Every man should be so lucky to have a cheerful, energetic wife to support him when his mind and body begin to fail. “On Golden Pond” is a placid story that points out the value of strong, committed marriage with a deep undercurrent about the value of life, loved ones and mending fences before it’s too late, as the sunset years approach.
The story, written by Ernest Thompson, is set in 1979 as an elderly couple, the humorously cantankerous Norman Thayer (
) and his vivacious wife, Ethel (
), have returned to Golden Pond for what might be one of their last summers together on the lake.
Ethel is trying unsuccessfully to lift Norman out of his growing depression by pointing out all the small, beautiful things he is taking for granted. As Norman’s 80th birthday approaches, the couple are joined by their middle-aged resentful daughter Chelsea (Monette Magrath), who has a chip on her shoulder due to her distant relationship with her father, and she reverts to an angry child as soon as she crosses the threshold.
Ethel is happily surprised Chelsea has finally come for a visit after many years of avoidance, but the reason is evident when she shows up with her neurotic boyfriend (Jonathan Stewart) and his son (Nicholas Podany), whom she wants to drop off for the summer with her parents so she can enjoy a romantic trip to Europe.
There is plenty of comic relief with great dialogue, on-target direction from Cameron Watson and pitch-perfect performances from the entire cast. Chelsea’s ex-boyfriend, mailman Charlie Martin (Jerry Kernion), was enjoyable with his entertaining accent and a remarkable laugh. Thankfully, just as it began to wear thin, the laugh was toned down.
Linden and Pickles have razor-sharp comedic timing and seasoned acting chops that made the somewhat predictable story fun to watch, as it unfolded like the dust covers on the furniture in the cabin. Pickles showed her range when her character’s cheerful demeanor turned ferocious in a scene with Chelsea, which displayed her deep loyalty to her husband, even while empathizing with her daughter.
The lovable Linden was appropriately tired, grouchy and sarcastic before his unexpected young protégé awakened his zest for fishing and teaching, which was palpable. Later the two bonded and the boy became the son he always wanted, further infuriating his daughter upon her return as a successfully engaged woman.
There is a hilarious scene as Norman joyfully watches Bill squirm when he nervously asks if he can sleep with Chelsea while staying at the cabin. There are classic heartwarming moments between Charlie and Chelsea that remind us that examining simple memories can both cut and comfort.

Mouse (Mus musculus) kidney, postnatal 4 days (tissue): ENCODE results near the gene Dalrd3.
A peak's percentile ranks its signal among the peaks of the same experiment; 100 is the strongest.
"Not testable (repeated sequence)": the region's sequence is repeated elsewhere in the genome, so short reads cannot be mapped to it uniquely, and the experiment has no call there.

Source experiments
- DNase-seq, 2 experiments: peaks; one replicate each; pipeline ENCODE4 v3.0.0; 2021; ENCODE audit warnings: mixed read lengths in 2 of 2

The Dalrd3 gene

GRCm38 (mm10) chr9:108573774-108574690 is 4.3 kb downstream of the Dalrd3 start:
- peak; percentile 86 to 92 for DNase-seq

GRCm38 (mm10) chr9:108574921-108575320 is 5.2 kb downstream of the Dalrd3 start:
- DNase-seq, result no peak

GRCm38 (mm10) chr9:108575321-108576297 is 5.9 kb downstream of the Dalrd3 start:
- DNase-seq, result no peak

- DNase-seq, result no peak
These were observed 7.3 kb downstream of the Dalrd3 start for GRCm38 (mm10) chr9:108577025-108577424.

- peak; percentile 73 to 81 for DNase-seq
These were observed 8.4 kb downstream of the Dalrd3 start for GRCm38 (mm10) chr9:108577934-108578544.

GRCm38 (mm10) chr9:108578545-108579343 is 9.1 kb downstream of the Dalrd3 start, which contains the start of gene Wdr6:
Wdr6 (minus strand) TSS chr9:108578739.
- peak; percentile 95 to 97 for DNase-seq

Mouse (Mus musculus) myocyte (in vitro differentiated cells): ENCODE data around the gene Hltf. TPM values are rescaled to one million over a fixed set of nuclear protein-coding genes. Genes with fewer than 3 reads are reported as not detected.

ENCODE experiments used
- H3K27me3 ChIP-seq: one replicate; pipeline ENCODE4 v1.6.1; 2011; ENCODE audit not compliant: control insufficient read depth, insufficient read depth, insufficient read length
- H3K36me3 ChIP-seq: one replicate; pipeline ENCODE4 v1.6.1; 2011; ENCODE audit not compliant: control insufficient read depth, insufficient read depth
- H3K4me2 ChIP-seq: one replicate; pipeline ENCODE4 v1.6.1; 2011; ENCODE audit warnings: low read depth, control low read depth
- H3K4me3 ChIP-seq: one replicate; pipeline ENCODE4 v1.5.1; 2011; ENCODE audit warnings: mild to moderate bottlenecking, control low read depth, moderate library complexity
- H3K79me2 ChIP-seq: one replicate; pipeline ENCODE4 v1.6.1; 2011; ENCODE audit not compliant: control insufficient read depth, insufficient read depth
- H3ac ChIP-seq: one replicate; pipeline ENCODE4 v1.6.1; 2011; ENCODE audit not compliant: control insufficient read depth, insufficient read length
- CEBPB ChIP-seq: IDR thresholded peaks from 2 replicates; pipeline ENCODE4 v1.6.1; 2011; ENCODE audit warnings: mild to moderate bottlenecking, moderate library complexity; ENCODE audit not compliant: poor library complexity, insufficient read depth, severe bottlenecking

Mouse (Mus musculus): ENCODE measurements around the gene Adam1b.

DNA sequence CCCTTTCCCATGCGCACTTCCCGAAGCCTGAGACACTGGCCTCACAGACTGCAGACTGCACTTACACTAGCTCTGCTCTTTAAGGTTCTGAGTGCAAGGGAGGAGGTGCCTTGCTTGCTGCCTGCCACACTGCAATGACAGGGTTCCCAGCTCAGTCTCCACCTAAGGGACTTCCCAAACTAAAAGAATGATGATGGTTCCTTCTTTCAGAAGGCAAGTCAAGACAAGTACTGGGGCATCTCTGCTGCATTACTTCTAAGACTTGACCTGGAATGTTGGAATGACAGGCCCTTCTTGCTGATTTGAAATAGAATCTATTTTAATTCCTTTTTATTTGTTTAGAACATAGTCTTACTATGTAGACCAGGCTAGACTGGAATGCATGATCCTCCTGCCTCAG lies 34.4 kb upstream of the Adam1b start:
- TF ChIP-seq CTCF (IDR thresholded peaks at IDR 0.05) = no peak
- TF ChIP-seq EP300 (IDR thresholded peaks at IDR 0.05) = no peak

Although probably unfair to compare to the iconic movie starring
and her father
, I did miss the evolution of the relationship between
Jr. and Norman topped off with the boating accident that was a pivotal moment in the story of the film.
In the play, Billy Ray Jr. (Nicholas Podany) lights up the stage with a great performance, but is perhaps too respectful from the beginning to adequately develop the monumental nature of the warm relationship he and Norman achieve, which is key to Chelsea’s jealousy, surrender and ultimate healing.
The set was impressive and dressed perfectly to bring the audience right into the cabin by the lake, right down to the rickety screen door and the fishing poles next to Norman’s array of sporty hats. I was a bit distracted by the outfit Chelsea wore in act two, wondering if a woman “who is in charge of Los Angeles,” even in the ‘70s, would wear the polyester wrap skirt, but after speaking to costume designer Terri E. Lewis, I’m satisfied that a lot of thought was put into the choice.
This is a great play for your parents or middle-aged spouse to remember that having a solid marriage and a loyal partner is a real benefit, if you’re lucky enough to see 80.
Cassandra M. Bellantoni is a Los Angeles freelance reporter, producer, video editor and featured front-page blogger on Huffington Post. She is also a former chef, restaurant owner and
survivor. Follow her on Twitter @StarShineSpeaks or email firstname.lastname@example.org.
What: “On Golden Pond” by Ernest Thompson
Where: The Colony Theatre Company, 555 N. Third St., Burbank, adjacent to the Burbank Town Center
When: 8 p.m. Thursday and Friday, 3 p.m. and 8 p.m. Saturday, 2 p.m. Sunday through Aug. 28; question-and-answer talk-back with the cast after performance on Friday, Aug. 5, and Thursday, Aug. 18.
Tickets: $20 to $42 (student, senior and group discounts available)